The first completed PFI healthcare facility is no blockbuster, but staff describe the £3.5m community hospital conversion as a "five-star establishment".
It has the distinction of being the first healthcare building to be completed as a pure government-approved private finance initiative project. Yet visiting the £3.5m Friary Community Hospital in Richmond, North Yorkshire, makes you wonder what all the fuss over private finance initiative is about.

Housed in a converted Victorian boarding school, the hospital is a welcoming, modest building that was developed in less than three years. Although the catering, cleaning, building management and maintenance are all carried out by the PFI provider, there is nothing to indicate that they are anything but traditional NHS services. Neither is there any obvious sign of money-spinning commercial ventures, high-profile facilities management or other revolutionary innovations.

Speaking to the hospital staff confirms the view that the building and the new regime are not the result of some alien commercial system imposed on the NHS by the private sector.

Jill James, team leader for the community hospital, says: "The development process worked well because we had a lot of involvement right the way through. It's their building, but they had to get it right for the users. Whatever we suggested, they always respected – and they took a very positive view. There are no conflicts of interest in the final building."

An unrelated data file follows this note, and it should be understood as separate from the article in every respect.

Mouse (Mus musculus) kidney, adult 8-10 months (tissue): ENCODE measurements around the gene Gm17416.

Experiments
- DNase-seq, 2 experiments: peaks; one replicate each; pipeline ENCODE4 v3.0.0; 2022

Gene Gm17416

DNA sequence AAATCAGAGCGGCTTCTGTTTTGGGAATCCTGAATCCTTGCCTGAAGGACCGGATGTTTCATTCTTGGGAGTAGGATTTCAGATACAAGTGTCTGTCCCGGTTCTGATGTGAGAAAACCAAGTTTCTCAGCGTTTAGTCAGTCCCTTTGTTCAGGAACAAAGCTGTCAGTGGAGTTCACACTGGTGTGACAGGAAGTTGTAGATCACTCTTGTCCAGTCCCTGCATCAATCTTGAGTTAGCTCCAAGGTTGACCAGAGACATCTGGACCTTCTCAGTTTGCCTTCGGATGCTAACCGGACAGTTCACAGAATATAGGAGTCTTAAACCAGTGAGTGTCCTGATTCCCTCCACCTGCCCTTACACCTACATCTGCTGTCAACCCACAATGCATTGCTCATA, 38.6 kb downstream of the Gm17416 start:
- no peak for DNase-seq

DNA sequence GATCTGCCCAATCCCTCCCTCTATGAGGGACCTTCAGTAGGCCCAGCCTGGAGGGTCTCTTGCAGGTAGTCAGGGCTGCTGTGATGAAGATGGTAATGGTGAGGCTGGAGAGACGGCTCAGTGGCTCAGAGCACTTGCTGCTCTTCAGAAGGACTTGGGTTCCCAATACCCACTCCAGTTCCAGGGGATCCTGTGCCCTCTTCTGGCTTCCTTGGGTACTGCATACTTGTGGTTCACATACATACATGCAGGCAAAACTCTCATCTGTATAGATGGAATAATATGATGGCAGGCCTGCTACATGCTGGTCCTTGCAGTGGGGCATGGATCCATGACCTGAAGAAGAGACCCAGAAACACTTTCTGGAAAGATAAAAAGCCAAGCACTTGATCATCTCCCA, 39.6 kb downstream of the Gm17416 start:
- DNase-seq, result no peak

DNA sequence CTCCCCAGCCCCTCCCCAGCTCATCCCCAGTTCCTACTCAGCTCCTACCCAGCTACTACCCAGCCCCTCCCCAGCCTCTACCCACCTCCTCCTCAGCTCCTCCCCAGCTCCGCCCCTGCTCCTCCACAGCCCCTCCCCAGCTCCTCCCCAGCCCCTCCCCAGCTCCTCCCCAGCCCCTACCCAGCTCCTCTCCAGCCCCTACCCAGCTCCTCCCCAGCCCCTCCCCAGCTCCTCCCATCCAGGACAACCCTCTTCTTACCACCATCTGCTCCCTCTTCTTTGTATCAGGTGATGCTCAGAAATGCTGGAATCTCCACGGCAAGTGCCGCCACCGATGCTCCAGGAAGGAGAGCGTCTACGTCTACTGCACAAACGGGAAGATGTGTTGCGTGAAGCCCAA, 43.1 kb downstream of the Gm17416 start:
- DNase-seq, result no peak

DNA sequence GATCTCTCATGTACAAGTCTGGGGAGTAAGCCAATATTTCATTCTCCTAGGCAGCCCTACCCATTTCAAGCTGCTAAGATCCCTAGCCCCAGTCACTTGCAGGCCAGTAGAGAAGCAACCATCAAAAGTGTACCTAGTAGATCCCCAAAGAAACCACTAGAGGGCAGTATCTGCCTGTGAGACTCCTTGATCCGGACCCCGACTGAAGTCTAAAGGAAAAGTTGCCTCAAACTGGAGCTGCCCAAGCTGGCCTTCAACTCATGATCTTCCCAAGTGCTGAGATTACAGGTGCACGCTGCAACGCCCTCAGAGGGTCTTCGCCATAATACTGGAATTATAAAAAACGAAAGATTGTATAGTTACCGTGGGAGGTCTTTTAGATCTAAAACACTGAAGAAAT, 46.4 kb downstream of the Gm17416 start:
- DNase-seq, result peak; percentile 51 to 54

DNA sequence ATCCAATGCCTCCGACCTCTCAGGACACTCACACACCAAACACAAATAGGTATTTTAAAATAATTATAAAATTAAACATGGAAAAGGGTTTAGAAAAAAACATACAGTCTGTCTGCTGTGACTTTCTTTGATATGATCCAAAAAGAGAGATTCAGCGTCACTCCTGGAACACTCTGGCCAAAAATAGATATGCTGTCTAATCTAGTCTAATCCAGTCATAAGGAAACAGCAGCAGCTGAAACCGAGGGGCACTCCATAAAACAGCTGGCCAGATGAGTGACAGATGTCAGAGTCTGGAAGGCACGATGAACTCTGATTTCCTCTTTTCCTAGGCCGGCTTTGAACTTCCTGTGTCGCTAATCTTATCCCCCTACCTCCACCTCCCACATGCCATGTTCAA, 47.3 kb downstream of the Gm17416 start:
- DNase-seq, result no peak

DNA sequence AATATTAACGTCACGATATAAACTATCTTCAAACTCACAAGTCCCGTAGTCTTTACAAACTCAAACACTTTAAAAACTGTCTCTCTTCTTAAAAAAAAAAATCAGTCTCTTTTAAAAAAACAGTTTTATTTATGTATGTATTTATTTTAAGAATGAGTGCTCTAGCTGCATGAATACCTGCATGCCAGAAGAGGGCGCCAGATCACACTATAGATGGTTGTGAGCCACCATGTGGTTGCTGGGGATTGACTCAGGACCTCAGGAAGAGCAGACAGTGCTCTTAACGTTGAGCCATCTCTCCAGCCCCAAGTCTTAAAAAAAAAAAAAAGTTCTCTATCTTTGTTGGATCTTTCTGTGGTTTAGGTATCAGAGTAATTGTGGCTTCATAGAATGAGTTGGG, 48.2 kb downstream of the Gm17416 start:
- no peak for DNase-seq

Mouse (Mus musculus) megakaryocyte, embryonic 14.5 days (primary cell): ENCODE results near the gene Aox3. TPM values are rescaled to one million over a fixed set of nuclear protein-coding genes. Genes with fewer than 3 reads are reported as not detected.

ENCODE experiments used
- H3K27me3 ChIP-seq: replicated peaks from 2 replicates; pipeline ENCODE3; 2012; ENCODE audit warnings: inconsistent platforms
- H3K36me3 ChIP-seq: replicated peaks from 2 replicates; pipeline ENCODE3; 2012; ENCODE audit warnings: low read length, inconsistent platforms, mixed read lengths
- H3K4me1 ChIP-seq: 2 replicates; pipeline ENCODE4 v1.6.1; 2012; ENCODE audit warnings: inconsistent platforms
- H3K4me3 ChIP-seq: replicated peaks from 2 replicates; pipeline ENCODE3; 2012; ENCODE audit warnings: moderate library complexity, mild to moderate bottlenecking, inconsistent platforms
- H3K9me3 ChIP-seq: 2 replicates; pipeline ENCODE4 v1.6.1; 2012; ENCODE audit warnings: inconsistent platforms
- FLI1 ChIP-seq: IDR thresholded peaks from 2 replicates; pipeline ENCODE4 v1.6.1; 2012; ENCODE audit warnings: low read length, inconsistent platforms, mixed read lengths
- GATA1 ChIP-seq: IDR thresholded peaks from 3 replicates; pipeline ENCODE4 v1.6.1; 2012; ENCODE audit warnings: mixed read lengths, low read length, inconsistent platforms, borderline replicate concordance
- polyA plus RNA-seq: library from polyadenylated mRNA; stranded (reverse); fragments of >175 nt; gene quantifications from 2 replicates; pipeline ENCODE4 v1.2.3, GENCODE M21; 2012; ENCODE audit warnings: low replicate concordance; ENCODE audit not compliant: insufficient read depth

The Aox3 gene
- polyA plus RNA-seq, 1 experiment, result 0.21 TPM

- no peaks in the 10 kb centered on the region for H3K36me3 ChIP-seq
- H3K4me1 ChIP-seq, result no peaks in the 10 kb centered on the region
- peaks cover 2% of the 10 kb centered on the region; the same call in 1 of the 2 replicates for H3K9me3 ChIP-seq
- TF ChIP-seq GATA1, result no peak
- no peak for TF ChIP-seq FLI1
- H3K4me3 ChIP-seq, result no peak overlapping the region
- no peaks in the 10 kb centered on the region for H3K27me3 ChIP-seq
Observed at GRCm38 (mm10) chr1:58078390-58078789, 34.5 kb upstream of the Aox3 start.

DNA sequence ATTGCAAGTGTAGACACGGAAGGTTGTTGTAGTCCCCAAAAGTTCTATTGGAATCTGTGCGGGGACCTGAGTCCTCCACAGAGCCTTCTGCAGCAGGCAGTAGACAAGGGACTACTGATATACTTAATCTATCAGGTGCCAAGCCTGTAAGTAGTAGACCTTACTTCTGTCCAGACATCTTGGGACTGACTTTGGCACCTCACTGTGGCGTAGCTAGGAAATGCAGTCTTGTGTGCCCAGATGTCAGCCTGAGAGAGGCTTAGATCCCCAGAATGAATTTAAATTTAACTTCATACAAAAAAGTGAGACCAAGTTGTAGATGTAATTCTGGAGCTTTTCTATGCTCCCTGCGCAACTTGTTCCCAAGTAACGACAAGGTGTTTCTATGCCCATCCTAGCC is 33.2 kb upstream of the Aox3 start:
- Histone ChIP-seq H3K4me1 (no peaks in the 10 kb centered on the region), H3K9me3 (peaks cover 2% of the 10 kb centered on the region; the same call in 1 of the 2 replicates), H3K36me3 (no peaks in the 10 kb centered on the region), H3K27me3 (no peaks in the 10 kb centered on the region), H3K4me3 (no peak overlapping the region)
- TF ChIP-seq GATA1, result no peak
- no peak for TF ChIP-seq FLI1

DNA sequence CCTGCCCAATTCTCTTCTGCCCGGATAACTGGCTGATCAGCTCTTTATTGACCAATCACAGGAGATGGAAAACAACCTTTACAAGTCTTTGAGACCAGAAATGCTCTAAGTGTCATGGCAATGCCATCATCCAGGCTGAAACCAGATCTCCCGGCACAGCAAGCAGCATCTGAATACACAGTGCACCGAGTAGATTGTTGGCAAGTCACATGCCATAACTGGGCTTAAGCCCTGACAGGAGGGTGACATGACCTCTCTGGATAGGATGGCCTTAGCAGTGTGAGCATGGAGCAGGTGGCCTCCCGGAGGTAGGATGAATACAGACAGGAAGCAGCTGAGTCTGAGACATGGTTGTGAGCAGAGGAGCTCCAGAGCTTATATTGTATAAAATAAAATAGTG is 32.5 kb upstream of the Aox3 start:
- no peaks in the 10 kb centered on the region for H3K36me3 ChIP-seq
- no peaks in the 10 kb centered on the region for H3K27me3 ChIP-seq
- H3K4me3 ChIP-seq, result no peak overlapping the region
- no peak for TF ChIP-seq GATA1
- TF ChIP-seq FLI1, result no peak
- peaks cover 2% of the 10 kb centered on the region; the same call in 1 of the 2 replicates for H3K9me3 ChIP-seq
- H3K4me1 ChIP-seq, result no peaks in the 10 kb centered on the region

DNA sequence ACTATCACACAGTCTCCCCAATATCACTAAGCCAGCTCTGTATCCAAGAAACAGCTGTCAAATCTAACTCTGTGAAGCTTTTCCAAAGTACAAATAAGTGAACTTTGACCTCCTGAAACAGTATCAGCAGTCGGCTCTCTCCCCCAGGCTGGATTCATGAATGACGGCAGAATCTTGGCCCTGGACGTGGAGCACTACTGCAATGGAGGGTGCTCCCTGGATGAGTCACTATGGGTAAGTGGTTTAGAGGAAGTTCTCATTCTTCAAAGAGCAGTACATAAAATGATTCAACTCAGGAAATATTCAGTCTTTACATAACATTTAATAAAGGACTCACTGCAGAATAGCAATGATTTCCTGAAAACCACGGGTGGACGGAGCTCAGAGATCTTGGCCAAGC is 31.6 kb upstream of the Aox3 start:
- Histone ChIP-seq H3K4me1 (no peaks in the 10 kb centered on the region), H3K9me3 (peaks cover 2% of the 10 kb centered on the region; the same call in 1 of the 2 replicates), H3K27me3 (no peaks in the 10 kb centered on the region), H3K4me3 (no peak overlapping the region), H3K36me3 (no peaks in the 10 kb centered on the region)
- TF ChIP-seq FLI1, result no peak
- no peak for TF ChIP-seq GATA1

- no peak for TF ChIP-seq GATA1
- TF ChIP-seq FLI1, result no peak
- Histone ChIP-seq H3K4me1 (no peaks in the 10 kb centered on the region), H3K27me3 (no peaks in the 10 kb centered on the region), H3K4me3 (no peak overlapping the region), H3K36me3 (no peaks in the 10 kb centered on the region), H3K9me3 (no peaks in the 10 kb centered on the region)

Perhaps the main reason there has been such a smooth development is that the scheme was originally conceived by the NHS trust. The Northallerton Health Services NHS Trust decided to relocate Richmond's three separate healthcare facilities to one building. The disused boarding school was offered by the borough council, a feasibility scheme was commissioned from the Taylor Young Partnership, and Primary Medical Property, part of the Morgan Sindall construction group, was brought in to develop the building and lease it back to the health authority.

Malcolm Garland, the trust's finance director, relates what happened next: "The leaseback scheme was marginally not affordable. But we quickly manoeuvred it into a full PFI scheme by introducing catering and services into the contract. Then, the scheme became affordable because the private sector came up with more creative solutions than the NHS had been able to."

Clive Eminson, managing director of Primary Medical Property, picks up the story: "Initially, we were happy providing a capital development including building repairs, maintenance, and mechanical and electrical supplies. As a property investment company, we are familiar with managing buildings in the health service. But with the PFI scheme, there were other things added to the menu. There was the provision of services such as cleaning, catering, grounds maintenance and portering. And there was also risk transfer from the client to us, and penalties if we couldn't deliver."

The private sector's ability to create solutions that increase value for money came into play when Primary Medical Property's consultant architect, Pearce Bottomley Rowntree, reworked Taylor Young's building layout to improve its efficiency. The architect also suggested combining the original scheme's three entrances and two waiting areas serving both the hospital and the GP's surgery.

More daringly, Primary Medical Property suggested adding a facility that had not been in the NHS trust's brief. "We were willing to speculate by adding a multipurpose room," says Eminson.

"It would cost us money to develop, but it would provide a long-term income."